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Investment Commentary

photoJune 4, 2015

Pun­ish­ment and Inequal­ity: Part 2; Crim­i­nal Back­ground Checks

Sonia Kowal, Pres­i­dent

The per­cent­age of the U.S. pop­u­la­tion with a crim­i­nal record has risen from 13% in 1991 to 22% in 2012 — mean­ing nearly one in four Amer­i­cans has a crim­i­nal record. A crim­i­nal record fol­lows any­one who has been arrested, even if their case was dis­missed or they were found not guilty. Many com­pa­nies won’t hire any­one with a crim­i­nal record, regard­less of whether the can­di­date stole a traf­fic sign in col­lege, was arrested in a protest or was con­victed of a vio­lent crime. And given the dis­parate racial impact of the crim­i­nal jus­tice sys­tem, cor­po­rate bans on hir­ing peo­ple with records dis­pro­por­tion­ately affects com­mu­ni­ties of color. The cycle widens the inequal­ity gap and needs to be bro­ken. Employ­ing low-​risk, qual­i­fied peo­ple with records presents an oppor­tu­nity to address some of our eco­nomic and labor chal­lenges while still pro­tect­ing vul­ner­a­ble populations.

We are inter­ested in this issue not only from a social jus­tice and pub­lic safety per­spec­tive, but also from an eco­nomic and work­force devel­op­ment stand­point. Our econ­omy is less effi­cient because a large and grow­ing cross-​section of soci­ety is left idle and unem­ployed as a result of dis­crim­i­na­tion against his­toric or irrel­e­vant offenses. At the same time, we have mas­sive skills short­ages all around the country.

To do our part, we are urg­ing com­pa­nies to insti­gate a more thought­ful review of their hir­ing prac­tices while rec­og­niz­ing that there are legit­i­mate con­cerns about the risk of hir­ing work­ers with crim­i­nal his­to­ries. We have been work­ing with local and national non-​profits to iden­tify best-​practice crim­i­nal back­ground check poli­cies that com­pa­nies can use to improve their hir­ing pro­ce­dures while pro­tect­ing their employ­ees, their cus­tomers and the pub­lic. These include con­sid­er­ing changes such as omit­ting ques­tions about crim­i­nal his­tory on an ini­tial appli­ca­tion form, only con­sid­er­ing con­vic­tions and pend­ing cases, con­sid­er­ing the nature and age of an offense, and giv­ing the appli­cant the abil­ity to con­test the accu­racy and rel­e­vance of the offense. We have asked com­pa­nies for their poli­cies and shown them how these poli­cies com­pare to best prac­tices. We have found a wide dis­per­sion in how com­pa­nies approach crim­i­nal back­ground checks, although most haven’t con­sid­ered this issue thor­oughly. We have also been work­ing with local leg­is­la­tors to tighten reg­u­la­tions about how crim­i­nal back­ground infor­ma­tion is obtained and used. How­ever, any reforms such as “Ban the Box” – a cam­paign that is aimed at per­suad­ing employ­ers to remove from their hir­ing appli­ca­tions the check box that asks if appli­cants have a crim­i­nal record – will, in our view, only have a mar­ginal impact on improv­ing the employ­ment prospects of peo­ple with records, unless com­pa­nies them­selves ini­ti­ate a more thought­ful review of their hir­ing processes.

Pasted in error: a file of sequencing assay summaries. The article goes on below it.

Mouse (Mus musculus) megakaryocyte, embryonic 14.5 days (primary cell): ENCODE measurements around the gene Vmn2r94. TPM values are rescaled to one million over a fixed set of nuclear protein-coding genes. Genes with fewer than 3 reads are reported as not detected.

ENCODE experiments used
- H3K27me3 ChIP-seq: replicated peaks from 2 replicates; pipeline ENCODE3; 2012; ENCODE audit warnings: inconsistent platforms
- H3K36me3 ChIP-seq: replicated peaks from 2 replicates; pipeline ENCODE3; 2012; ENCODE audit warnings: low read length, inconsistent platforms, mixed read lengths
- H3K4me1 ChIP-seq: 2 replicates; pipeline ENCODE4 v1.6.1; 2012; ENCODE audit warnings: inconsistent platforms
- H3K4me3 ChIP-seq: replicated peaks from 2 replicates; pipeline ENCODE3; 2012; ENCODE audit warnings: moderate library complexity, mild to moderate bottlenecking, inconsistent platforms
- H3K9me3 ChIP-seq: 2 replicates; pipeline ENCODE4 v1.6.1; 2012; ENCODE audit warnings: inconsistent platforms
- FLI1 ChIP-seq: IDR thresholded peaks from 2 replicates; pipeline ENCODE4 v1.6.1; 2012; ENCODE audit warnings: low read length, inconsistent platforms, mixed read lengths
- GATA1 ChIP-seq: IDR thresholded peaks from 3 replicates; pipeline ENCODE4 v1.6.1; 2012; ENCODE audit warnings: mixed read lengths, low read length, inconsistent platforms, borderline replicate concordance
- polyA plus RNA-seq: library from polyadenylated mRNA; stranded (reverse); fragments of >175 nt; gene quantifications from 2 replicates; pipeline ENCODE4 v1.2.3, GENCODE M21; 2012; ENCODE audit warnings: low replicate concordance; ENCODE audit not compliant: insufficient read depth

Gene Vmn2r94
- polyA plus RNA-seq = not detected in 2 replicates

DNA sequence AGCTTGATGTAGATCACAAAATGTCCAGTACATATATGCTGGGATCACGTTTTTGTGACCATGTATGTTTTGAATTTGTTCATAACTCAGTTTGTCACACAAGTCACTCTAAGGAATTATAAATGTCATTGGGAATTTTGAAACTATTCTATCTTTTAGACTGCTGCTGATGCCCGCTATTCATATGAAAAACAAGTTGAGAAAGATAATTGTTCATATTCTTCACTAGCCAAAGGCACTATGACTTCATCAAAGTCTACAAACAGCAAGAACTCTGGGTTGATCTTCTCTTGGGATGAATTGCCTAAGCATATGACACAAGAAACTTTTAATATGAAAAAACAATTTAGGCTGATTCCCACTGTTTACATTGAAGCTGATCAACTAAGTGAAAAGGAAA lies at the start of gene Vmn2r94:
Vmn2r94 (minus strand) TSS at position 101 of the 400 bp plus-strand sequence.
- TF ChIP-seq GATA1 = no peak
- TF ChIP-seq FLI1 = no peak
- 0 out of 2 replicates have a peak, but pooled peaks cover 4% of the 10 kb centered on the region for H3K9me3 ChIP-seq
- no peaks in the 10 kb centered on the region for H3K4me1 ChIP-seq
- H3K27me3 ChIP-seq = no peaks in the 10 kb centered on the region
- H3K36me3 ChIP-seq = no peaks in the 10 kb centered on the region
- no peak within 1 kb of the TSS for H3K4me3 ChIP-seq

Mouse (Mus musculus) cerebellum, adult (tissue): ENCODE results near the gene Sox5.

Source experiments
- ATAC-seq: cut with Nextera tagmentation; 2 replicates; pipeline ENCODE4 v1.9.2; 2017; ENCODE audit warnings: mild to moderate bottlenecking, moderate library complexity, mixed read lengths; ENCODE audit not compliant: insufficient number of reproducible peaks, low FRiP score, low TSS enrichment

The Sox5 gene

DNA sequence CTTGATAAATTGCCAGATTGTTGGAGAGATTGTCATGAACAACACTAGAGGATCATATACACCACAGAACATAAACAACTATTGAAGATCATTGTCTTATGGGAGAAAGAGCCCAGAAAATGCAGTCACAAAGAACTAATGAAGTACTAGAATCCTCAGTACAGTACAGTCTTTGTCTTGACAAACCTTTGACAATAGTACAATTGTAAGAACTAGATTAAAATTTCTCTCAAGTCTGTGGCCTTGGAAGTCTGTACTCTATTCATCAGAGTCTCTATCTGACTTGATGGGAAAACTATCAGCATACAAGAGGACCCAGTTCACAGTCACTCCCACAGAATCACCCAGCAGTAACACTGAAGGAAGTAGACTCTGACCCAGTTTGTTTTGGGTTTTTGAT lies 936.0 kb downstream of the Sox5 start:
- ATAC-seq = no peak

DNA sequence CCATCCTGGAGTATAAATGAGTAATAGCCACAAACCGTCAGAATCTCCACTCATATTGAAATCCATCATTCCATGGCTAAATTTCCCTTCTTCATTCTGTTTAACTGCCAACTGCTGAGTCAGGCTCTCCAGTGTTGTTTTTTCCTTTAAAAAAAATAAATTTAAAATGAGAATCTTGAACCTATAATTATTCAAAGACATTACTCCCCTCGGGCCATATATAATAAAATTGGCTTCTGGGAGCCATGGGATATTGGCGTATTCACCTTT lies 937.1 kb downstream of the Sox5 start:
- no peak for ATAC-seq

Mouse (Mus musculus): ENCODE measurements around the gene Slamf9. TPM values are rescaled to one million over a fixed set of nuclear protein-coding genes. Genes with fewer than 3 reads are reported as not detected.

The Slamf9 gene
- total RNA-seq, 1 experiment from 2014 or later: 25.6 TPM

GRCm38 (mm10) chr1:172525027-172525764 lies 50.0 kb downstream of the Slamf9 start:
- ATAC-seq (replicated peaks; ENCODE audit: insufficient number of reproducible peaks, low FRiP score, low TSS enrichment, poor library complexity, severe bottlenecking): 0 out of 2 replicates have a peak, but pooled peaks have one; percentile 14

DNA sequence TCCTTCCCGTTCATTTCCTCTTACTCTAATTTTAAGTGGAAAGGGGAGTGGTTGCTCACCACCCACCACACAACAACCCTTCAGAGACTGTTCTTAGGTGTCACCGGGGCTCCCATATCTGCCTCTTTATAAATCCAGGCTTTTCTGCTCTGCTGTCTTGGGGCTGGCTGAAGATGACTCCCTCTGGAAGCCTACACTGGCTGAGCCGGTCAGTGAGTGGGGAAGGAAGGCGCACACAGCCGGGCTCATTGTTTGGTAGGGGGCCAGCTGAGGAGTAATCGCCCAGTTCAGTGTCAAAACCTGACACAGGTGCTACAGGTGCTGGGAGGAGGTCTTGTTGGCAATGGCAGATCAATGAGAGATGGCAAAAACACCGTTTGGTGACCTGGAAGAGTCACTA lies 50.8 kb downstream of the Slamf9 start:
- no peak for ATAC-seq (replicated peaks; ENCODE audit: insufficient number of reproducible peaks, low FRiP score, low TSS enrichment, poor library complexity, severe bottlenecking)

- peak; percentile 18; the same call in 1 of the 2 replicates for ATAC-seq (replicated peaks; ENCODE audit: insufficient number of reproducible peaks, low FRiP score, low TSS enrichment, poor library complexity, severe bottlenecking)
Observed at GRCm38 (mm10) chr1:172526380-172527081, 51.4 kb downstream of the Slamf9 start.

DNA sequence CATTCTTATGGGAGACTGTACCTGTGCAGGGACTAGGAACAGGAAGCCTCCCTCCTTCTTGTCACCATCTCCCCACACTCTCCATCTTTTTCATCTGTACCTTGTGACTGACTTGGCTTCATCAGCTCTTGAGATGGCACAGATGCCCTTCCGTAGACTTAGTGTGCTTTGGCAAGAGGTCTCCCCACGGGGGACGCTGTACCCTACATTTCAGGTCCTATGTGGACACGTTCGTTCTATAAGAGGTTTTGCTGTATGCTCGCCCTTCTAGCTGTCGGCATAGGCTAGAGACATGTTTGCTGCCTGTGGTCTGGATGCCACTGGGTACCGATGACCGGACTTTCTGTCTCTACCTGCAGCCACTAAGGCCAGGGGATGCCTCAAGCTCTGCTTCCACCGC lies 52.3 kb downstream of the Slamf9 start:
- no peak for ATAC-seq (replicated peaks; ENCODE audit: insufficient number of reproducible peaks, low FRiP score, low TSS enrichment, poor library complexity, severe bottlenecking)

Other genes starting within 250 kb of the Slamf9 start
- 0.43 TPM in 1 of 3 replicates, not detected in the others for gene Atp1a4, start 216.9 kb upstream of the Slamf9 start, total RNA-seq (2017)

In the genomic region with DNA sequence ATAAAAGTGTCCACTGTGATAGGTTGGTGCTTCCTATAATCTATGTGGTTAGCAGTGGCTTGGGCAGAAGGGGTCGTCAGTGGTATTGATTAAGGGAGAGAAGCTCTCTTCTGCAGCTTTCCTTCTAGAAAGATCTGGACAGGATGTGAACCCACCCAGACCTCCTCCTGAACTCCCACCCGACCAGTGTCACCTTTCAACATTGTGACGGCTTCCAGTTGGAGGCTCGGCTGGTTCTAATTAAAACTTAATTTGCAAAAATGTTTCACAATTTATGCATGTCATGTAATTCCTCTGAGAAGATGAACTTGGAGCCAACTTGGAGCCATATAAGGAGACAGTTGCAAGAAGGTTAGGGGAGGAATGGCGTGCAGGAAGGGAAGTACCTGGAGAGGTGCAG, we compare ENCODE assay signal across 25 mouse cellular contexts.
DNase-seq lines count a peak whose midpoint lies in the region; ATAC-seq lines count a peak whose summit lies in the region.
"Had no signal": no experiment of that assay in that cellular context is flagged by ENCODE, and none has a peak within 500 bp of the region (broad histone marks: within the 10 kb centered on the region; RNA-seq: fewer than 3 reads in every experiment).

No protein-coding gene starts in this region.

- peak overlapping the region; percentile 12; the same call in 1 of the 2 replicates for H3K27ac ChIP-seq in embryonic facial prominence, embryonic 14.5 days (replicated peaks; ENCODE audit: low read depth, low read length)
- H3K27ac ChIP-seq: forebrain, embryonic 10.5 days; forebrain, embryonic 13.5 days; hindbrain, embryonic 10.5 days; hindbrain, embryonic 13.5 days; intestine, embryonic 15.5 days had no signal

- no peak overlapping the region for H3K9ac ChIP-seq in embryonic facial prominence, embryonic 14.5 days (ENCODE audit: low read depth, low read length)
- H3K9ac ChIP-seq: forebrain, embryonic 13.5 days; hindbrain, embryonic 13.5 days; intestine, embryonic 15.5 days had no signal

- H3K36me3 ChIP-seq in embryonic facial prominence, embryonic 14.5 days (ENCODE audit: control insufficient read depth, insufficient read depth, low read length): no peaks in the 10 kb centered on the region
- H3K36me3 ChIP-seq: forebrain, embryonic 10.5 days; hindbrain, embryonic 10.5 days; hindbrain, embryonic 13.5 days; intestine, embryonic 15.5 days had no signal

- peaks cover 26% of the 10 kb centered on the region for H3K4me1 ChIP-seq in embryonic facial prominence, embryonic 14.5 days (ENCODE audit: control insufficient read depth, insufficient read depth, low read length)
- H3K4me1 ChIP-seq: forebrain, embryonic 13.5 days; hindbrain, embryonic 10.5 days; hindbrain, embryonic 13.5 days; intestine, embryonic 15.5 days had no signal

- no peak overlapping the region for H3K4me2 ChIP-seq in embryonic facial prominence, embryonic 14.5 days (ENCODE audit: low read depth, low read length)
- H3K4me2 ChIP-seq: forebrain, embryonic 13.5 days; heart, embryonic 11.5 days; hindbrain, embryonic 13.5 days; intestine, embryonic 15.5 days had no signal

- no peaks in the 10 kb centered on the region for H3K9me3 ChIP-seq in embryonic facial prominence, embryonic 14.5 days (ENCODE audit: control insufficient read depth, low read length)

Our goal is to remove bar­ri­ers to employ­ment for qual­i­fied appli­cants who do not pose a threat to other employ­ees, cus­tomers, or the gen­eral pub­lic. Part of our analy­sis of poten­tial invest­ments in sus­tain­able busi­nesses focuses on the abil­ity of com­pa­nies to recruit and retain the best work­ers. Because the num­ber of peo­ple with crim­i­nal records is so high, com­pa­nies who auto­mat­i­cally dis­qual­ify any­one with a record from their appli­cant pool are arti­fi­cially lim­it­ing their access to the best employ­ees. As investors, we call on com­pa­nies to adopt fair crim­i­nal back­ground check poli­cies as a part of a broader com­mit­ment to act­ing as socially respon­si­ble employ­ers. We are work­ing on an investor let­ter on this topic to be sent to S&P 500 com­pany CEOs to get the issue on their radar screens. This will help raise aware­ness about this issue with com­pa­nies who can fairly eas­ily start mak­ing a dif­fer­ence in the lives of mil­lions of peo­ple by giv­ing them a chance at good employment.

Sonia is a mem­ber of Zevin Asset Management’s invest­ment com­mit­tee where she incor­po­rates sus­tain­abil­ity issues into invest­ment deci­sion mak­ing. She over­sees envi­ron­men­tal, social, and gov­er­nance research, proxy vot­ing, as well as the cor­po­rate engage­ment strate­gies of the firm.